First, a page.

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Publisher's Summary

Based on the rare and until now overlooked journal of a Renaissance-era executioner, the noted historian Joel F. Harrington's The Faithful Executioner takes us deep inside the alien world and thinking of Meister Frantz Schmidt of Nuremberg, who, during 45 years as a professional executioner, personally put to death 394 individuals and tortured, flogged, or disfigured many hundreds more. But the picture that emerges of Schmidt from his personal papers is not that of a monster. Could a man who routinely practiced such cruelty also be insightful, compassionate - even progressive?

In The Faithful Executioner, Harrington vividly re-creates a life filled with stark contrasts, from the young apprentice's rigorous training under his executioner father to the adult Meister Frantz's juggling of familial duties with his work in the torture chamber and at the scaffold. With him we encounter brutal highwaymen, charming swindlers, and tragic unwed mothers accused of infanticide, as well as patrician senators, godly chaplains, and corrupt prison guards. Harrington teases out the hidden meanings and drama of Schmidt's journal, uncovering a touching tale of inherited shame and attempted redemption for the social pariah and his children. The Faithful Executioner offers not just the compelling firsthand perspective of a professional torturer and killer, but testimony of one man's lifelong struggle to reconcile his bloody craft with his deep religious faith.

The biography of an ordinary man struggling for his soul, this groundbreaking book also offers an unparalleled panoramic view of Europe on the cusp of modernity, a society riven by violent conflict at all levels and encumbered by paranoia, superstition, and abuses of power. Thanks to an extraordinary historical source and its gifted interpreter, we recognize far more of ourselves than we might have expected in this intimate portrait of a professional killer from a faraway world.

©2013 Joel Harrington (P)2017 Novel Audio Inc.

What members say

Average Customer Ratings

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  • Overall
    4 out of 5 stars
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    5 out of 5 stars

Great, but repetitive

Excellent book, fascinating, and informative. If it was about 25% shorter, it would have been perfect. The recitation of the stories of seemingly endless tortures and executions got somewhat ponderous.

1 of 1 people found this review helpful

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  • Diana
  • New York, NY, United States
  • 07-06-18

An interesting part of history

This is a piece of history that most of us would never stumble on. What was involved in the life of an executioner? How did they live? Who was in their circle of friends? This book tells the story of one of the most prolific executioners in Europe in the 16th century, and it is absolutely fascinating.

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  • John
  • LOS ANGELES, CA, US
  • 05-04-18

Wish it quoted the primary source more

I expected to hear more from the journals of the executioner but its 99% interpretation, context, and aggregation. Still interesting with great insight.

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Excellent

Recommended by Dan Carlin. The story was fascinating, and the author does a great job of telling the story of Meister Franz’s life while also providing a very interesting history of 16th century German culture as a backdrop. They seem like crazy times, but the epilogue reminds us we are not as far removed from this as we like to think. Narrator was excellent.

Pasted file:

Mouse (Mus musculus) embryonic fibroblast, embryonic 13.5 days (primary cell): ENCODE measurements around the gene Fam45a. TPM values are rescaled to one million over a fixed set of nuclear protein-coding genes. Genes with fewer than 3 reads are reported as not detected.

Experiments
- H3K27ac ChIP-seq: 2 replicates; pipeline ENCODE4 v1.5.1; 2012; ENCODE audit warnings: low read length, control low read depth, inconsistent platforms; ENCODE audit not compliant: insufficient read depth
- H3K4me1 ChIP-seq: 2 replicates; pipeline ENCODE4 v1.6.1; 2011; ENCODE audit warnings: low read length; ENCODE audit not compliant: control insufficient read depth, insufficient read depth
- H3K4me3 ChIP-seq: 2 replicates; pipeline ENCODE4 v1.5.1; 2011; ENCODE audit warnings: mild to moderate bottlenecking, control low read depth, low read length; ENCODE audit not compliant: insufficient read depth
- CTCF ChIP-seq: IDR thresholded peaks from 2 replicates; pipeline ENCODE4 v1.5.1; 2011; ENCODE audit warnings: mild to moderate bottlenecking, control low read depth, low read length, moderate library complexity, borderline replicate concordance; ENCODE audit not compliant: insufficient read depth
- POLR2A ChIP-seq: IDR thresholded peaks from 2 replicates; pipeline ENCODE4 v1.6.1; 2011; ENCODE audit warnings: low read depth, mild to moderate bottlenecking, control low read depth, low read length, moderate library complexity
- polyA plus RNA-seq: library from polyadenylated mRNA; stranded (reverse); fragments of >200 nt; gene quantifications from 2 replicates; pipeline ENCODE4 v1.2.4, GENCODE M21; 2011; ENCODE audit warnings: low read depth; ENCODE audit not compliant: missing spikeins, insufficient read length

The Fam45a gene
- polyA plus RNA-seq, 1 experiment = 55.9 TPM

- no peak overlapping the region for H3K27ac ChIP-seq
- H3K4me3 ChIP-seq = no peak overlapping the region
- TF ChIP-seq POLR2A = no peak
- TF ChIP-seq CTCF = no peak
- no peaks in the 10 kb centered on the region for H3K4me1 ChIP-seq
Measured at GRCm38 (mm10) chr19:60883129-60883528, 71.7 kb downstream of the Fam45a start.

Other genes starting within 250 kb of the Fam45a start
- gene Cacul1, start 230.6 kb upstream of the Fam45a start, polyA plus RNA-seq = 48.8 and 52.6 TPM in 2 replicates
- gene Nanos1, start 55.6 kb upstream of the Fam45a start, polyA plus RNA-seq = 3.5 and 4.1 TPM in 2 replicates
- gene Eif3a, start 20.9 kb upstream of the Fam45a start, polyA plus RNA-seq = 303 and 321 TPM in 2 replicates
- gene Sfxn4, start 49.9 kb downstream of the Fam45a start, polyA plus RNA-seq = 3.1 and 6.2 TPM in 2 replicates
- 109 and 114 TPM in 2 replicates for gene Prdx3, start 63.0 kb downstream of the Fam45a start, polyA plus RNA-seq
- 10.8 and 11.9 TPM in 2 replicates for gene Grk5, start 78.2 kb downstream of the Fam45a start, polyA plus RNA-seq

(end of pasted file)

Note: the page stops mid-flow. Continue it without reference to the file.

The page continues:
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Sword to the Heart

Nuremberg's famous executioner quested his entire life to take back his honor and won my admiration in the process.

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Fascinating, informative and personal.

Incredibly fascinating telling of a life, craft and environment that seems to be unknown to most people today.

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Very well performed, and enlightening.

I was recommended this book by a podcast that did an episode on public executions and torture throughout human history, and I decided to give it a shot. overall the book is pretty good, I was fascinated from start to finish, about the life and times of Frans Shmit. For me the book never got bland or boring for me anyways. the narrator did an excellent job as well.

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Thanks Dan Carlin

Another fine recommendation from Hardcore History. I really enjoyed the last chapter and epilogue best.

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Interesting story that gets bogged down

The book provides interesting details about crime and punishment in 16th century Europe but the story bogs down with too much academic nonsense. The story starts out well and provides a nice contrast between crimes and corporal (and capital) punishment in the distant past compared with modern punishment (for example, flogging and banishment in the 16th century compared to "modern" incarceration). Toward the middle, the book sounds like a academic thesis and the narration made me feel like I was back at an upper level college history class with a professor with a heavy English accent.

0 of 1 people found this review helpful

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An amazing and revealing story.

If I had ever known that I would one day read the life story of an executioner, I never would have guessed that the strongest feeling I’d have afterward would be admiration for an extraordinary person.

Thanks to Dan Carlin for recommending it.

0 of 1 people found this review helpful